Andrew Greeley, who was so deeply involved in the things of time, broke free of his shackles last week to enter fully the eternity whose boundaries he broke as easily as a champion miler does the tape on almost every day of his long and remarkable life.
I knew Andrew for half a century and, thinking of his quick smile and his twinkling eyes, I recall his telling me once that he expected heaven to be a homecoming, the scene of a family reunion whose joy is not threatened by the certainty that its magic and mystery will end with sundown.
He led and enjoyed a very public life in which he broke Teddy Roosevelt's mantra by both speaking loudly and carrying a big stick in confronting the injustices and shortcomings he identified in the interlocking worlds of church and state. Although he acted like the scrappy Irishman whose persona he at times mischievously inhabited, I remember Andrew as a man who did not live nearly so much as a Celtic battler as he did the contemplative life of a monk who wanted to cast light on the depths of human existence.
That is why, of all his titles and degrees, he preferred that of priest. Through the many talents with which he was gifted, he saw his first calling as a minister to the needy and brokenhearted all around him. If that sometimes led him into places and into people's lives in unexpected and sometimes uncalled for interventions, he always entered with the heart of a priest who, in the words Blessed Pope John XXIII used to explain why he convened the Second Vatican Council, wanted "to make the human sojourn on earth less sad."
It is no surprise that he wrote a series of mystery novels featuring a hero based on his own musings about himself, Fr. Blackie Ryan. These were really glints from his preoccupation with and absorption in Mystery with a capital M. That is, as he understood from the Catholic tradition, far more than religious practices or even creedal statements, the core of real religion.
That Mystery includes the things some people think incompatible with the existence of God, the storms that strike haphazardly, the deaths of the innocent, the losses that pile up in the lives of good people, the heartbreak often found in the heart of the greatest of love stories. Andrew drew on these themes even in the novels that Graham Greene would have classified as "entertainments." These notions emerged as the fruit of the contemplation of the world to which, in the quieter and deeper side of himself, he immersed himself un-self-consciously every day. And every day, unlike many Christians, and even unlike many priests, he strove to practice what he preached.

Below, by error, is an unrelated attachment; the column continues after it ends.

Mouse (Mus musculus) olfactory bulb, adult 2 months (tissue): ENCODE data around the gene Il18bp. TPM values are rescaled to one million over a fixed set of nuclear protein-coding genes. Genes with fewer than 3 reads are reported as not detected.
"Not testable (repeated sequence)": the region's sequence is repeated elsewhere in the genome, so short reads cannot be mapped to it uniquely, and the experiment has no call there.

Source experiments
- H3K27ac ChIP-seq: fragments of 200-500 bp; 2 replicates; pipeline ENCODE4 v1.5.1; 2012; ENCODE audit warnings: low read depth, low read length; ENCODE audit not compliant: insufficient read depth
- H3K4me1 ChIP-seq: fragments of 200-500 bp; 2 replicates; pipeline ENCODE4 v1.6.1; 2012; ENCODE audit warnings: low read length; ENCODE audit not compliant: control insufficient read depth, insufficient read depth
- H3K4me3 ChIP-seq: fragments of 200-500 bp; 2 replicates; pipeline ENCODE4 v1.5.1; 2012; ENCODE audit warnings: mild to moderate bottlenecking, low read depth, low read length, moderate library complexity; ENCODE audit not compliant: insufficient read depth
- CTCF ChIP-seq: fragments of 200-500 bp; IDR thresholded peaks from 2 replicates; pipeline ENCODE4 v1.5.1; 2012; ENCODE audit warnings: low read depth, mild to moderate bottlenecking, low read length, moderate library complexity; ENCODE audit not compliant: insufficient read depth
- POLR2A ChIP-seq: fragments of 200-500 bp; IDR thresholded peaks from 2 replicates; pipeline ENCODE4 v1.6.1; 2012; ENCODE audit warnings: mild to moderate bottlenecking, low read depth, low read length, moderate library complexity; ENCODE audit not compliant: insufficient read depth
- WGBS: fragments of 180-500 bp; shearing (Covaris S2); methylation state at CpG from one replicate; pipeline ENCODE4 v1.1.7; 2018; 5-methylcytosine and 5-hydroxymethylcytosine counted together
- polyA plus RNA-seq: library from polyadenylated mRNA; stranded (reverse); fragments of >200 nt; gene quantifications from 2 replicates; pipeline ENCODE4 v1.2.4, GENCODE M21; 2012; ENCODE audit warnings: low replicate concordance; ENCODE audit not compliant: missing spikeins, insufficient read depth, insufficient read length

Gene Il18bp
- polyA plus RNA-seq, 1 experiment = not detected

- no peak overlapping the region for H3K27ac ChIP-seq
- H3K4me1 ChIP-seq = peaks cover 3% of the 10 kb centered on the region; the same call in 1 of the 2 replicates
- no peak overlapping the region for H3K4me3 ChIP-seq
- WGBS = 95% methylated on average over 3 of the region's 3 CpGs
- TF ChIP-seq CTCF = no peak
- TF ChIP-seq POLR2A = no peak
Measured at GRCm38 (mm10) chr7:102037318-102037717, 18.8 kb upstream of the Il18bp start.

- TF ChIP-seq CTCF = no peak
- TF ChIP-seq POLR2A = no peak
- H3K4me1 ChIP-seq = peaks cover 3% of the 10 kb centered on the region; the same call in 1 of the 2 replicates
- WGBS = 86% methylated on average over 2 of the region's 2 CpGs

We called each other friends and counted on each other, but our friendship was tested by times in which we drifted apart but could still hear each other's voices. Irish brothers have a way of falling out then finding each other again. In our case, the cause of the falling out is complex and now irrelevant. The finding of our friendship again was the important thing, and it was all his doing.
When I had cancer surgery and was sitting quietly, sorting out the situation with my wife at Northwestern Hospital, Andrew came through the door to bring me his blessing, to cheer us up and, in less than the time it takes to tell about it, to restore our friendship. As he said to me later with a smile, "Reconciliation is supposed to work that way." But he was the architect of the renewal of our friendship, for, as he also said to me later, "I wasn't sure if you would throw me out of the hospital room."
That generous, brave, big-hearted man is the one I remember, the priest caught up in contemplating the Mystery of our existence who in both word and deed lived by it. Andrew was caught up in the Mystery of suffering beyond our capacity to understand it for the last five years of his life. His death has freed him from the grip time placed on him and has now allowed him to enter, like a pilgrim throwing his crutch away at Lourdes, the eternity whose depths were so familiar to him.
Remember him as you will, as novelist, professor, or even as a general agitator for the good and challenger of the bad, for all these are masks he wore at one time or another. I will remember him as a friend who bridged the gap of estrangement, who made our friendship whole again and did it by fully entering the Mystery, even as he hails us now to join him at the family reunion he foresaw at the end of time.
Reprinted with permission from the Chicago Tribune.
[Eugene Cullen Kennedy is emeritus professor of psychology at Loyola University, Chicago.]
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